Château Larcis Ducasse 1er Grand Cru Classé (B), St-Emilion
Château Larcis Ducasse, situated on the Right Bank of the Gironde, is ranked 1er Grand Cru Classé B in the 2012 Classification of Saint-Émilion wine.
Long before there was a Château Larcis Ducasse, vines were tended on the land by the Romans. Through the 17th, 18th and 19th centuries, the wine was highly regarded and premiums were paid even then. The most recent chapter in the story of Château Larcis Ducasse begins in the late 19th century when Henri Raba purchased the vineyard. Since then, ownership has passed through several generations and today is in the control of the Gratiot Alphandéry family.
While the underlying quality and potential remained, the Château had somewhat fallen out of favour in the latter part of the 20th century. Since 2002, there has been something of a reversal of fortunes with the winery being under the management of Nicolas Thienpont. After 10 years under his watchful eye, the Château was promoted to 1er Grand Cru Classé B in the 2012 Saint-Émilion classification.
St.-Émilion is the star of Bordeaux’s Right Bank, north of the Dordogne River. The rich red wines produced in St.-Émilion, based on Merlot and Cabernet Franc, are less tannic and generally more fruit-driven in flavour than the Cabernet-based wines of Left Bank. Merlot thrives on the plateaus high above the Dordogne, where the soil is filled with sand and clay, a perfect medium for creating opulent, fruit-forward wines. With a typically savoury character, St.-Émilion wines are sometimes called the “Burgundies of Bordeaux.” These refined reds, with loads of finesse, are elegant companions to beef, chicken, pork and duck.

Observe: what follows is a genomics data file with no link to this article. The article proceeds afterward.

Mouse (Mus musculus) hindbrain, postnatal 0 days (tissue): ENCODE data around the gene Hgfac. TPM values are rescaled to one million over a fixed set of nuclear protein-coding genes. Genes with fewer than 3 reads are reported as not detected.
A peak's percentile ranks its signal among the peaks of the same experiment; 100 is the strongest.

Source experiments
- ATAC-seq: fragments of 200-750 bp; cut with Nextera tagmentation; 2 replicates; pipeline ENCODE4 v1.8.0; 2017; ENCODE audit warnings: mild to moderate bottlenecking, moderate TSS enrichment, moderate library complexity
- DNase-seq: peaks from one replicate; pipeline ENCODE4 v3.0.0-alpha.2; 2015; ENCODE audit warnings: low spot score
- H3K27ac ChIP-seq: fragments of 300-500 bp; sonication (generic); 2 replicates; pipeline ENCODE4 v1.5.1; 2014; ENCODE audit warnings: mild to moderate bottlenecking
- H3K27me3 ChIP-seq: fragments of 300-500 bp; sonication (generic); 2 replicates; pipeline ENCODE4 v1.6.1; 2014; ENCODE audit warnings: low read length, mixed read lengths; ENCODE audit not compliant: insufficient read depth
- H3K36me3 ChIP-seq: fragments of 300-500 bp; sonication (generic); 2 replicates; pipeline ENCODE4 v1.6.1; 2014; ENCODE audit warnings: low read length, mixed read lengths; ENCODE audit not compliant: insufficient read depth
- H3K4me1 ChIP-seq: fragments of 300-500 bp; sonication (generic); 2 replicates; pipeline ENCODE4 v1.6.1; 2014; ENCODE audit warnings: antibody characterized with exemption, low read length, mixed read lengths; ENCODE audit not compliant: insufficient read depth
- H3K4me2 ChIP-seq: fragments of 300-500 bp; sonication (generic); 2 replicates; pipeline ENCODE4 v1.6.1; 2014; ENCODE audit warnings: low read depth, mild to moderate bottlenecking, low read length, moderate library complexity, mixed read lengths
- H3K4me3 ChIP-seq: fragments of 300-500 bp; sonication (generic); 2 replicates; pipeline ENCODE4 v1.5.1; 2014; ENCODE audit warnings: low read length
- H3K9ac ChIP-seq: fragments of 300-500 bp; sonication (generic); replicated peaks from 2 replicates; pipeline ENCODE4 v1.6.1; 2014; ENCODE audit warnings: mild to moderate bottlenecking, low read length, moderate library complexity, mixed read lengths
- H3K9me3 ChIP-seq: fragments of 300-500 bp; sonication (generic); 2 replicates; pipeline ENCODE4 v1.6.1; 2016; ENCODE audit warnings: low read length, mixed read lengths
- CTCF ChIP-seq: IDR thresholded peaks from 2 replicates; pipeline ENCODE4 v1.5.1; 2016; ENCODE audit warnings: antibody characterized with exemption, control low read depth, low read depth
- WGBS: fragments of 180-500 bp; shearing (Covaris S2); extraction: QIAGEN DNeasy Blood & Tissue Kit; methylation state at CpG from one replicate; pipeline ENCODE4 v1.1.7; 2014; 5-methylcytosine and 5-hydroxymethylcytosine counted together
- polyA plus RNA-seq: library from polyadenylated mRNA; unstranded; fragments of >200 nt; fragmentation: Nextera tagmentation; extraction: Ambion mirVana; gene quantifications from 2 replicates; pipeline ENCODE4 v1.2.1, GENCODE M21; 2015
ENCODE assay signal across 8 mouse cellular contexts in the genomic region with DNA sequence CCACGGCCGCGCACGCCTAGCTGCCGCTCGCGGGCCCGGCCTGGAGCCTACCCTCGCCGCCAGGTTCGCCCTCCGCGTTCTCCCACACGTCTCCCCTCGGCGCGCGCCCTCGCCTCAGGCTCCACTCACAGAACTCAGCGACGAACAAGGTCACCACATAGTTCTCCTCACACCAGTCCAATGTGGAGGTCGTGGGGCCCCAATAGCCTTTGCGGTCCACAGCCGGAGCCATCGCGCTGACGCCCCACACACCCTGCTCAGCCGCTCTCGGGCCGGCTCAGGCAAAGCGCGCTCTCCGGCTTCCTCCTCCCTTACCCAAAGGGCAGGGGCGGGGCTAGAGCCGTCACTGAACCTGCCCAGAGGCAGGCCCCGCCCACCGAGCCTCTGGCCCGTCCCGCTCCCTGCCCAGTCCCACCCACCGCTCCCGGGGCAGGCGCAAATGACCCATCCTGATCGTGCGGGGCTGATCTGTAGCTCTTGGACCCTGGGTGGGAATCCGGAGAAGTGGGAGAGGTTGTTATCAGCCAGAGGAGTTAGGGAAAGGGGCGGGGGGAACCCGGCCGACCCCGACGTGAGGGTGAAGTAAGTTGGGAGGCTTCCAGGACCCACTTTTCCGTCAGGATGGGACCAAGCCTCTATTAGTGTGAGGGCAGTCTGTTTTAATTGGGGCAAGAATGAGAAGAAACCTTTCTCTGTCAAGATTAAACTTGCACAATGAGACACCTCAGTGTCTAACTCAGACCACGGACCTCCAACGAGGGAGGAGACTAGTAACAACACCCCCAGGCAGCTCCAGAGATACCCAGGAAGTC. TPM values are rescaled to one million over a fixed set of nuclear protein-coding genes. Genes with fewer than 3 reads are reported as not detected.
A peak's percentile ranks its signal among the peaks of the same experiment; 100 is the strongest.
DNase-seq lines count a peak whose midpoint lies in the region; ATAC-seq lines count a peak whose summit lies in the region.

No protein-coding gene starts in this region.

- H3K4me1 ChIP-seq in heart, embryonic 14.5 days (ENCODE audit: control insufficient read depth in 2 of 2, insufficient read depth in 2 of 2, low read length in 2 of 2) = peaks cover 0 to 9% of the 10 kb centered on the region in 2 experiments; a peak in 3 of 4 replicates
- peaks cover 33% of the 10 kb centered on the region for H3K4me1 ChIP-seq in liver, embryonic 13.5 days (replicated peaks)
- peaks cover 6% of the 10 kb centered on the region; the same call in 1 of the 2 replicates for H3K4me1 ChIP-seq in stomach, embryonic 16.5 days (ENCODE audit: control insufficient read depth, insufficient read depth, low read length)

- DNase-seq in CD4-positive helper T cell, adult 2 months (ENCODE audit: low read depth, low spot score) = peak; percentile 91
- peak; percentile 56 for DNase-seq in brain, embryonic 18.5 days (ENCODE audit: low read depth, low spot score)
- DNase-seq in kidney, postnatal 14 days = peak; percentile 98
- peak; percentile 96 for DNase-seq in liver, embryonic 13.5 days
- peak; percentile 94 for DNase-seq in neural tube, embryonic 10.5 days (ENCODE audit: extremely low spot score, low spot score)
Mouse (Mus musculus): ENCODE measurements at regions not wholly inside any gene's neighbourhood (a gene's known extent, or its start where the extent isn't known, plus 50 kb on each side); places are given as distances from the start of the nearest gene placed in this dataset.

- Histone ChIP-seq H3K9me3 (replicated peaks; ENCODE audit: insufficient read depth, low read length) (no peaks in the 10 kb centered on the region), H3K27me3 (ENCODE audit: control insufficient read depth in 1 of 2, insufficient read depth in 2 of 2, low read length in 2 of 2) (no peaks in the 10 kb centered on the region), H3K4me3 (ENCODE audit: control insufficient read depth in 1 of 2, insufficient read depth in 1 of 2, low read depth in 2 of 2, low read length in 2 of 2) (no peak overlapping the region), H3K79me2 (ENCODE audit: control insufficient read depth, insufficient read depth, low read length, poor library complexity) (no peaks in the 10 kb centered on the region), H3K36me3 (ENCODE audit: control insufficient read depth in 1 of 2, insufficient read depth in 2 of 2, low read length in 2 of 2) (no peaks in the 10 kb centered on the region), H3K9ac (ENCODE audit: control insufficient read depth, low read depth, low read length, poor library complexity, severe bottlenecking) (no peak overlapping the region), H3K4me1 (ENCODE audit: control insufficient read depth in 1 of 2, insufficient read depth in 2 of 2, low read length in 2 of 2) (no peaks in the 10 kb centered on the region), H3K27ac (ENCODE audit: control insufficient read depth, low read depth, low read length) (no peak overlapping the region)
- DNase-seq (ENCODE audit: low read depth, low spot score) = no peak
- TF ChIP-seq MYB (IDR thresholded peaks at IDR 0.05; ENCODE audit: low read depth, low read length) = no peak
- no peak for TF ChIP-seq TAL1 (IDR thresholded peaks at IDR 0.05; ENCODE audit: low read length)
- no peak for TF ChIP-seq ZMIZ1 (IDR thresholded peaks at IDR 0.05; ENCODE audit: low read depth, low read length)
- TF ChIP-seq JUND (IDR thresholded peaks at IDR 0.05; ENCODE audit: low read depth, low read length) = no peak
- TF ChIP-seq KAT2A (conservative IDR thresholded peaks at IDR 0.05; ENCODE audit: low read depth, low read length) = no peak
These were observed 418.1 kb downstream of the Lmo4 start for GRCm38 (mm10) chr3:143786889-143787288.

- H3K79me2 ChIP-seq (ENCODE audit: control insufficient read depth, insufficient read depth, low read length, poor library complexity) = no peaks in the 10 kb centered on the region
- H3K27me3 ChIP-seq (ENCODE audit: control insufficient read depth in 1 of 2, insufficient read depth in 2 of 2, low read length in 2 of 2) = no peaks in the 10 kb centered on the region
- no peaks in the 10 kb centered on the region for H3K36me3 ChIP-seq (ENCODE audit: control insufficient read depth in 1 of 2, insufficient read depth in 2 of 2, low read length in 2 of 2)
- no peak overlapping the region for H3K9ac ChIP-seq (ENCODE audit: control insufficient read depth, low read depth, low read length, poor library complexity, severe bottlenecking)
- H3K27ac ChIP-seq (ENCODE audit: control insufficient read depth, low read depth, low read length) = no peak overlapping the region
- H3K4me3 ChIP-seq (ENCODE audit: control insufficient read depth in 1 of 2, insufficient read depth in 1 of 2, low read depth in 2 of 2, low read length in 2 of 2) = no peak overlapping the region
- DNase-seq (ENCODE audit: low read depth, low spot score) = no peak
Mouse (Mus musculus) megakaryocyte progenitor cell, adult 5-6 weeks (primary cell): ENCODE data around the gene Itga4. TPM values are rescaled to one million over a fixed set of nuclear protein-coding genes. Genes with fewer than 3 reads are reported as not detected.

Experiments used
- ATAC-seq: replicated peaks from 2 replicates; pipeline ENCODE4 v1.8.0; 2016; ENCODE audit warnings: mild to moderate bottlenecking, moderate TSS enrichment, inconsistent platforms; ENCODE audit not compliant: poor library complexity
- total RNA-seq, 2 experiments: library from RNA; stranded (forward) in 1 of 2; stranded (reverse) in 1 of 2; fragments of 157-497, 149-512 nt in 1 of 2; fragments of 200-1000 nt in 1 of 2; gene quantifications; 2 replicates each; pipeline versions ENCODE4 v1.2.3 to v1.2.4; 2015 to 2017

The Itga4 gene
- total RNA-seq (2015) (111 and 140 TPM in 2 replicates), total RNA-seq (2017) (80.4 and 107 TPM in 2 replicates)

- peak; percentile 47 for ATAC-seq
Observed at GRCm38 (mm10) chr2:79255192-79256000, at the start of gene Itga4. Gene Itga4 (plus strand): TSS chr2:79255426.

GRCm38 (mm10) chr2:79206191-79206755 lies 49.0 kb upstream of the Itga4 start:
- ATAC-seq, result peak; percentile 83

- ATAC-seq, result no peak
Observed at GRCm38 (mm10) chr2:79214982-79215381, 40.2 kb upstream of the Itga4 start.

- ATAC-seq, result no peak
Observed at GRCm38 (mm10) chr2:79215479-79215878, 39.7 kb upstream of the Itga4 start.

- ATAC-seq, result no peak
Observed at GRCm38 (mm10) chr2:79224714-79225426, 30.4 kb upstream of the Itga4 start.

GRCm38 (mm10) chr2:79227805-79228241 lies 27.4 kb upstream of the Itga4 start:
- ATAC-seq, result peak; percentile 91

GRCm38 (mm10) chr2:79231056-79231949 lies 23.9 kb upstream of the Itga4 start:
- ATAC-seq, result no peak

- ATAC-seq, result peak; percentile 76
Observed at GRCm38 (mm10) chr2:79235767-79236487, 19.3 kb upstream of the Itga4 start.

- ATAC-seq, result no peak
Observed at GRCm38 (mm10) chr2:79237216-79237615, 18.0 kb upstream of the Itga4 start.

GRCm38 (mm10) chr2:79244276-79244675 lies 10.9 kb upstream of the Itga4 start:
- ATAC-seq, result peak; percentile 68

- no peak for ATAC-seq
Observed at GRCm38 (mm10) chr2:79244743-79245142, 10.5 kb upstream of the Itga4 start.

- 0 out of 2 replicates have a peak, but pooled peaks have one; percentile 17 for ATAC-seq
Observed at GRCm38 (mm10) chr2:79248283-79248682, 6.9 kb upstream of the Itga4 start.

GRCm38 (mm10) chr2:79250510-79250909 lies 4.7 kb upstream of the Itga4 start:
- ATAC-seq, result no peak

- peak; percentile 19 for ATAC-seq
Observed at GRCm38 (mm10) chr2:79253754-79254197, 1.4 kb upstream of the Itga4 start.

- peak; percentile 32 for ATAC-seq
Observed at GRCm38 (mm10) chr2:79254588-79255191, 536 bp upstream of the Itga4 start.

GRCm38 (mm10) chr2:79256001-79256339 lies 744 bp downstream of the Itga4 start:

The wines of St.-Émilion were not included in the famous 1855 classification of Bordeaux, which ranked wines of the Left Bank. In 1955, St.-Émilion published its own classification, based on soil analysis, wine quality and reputation of the properties. Unlike the 1855 classification, St.-Emilion’s system requires properties to continuously prove themselves. The list is revised regularly, most recently in 2012. There are two tiers within the classification, Premier Grand Cru Classé and Grand Cru Classé. There are currently just 18 Premier Grand Cru properties and 64 Grand Cru Classé properties.
The St.-Émilion appellation is home to hundreds of individual producers, enhancing the variety of wines made there. Many of the properties remain small, family-run enterprises, unlike the large châteaux of the Left Bank. The area is also the base of France’s controversial micro-châteaux or garagiste wine movement; these innovative winemakers operate outside the traditional classification system, making very high quality (and very expensive) highly extracted wines.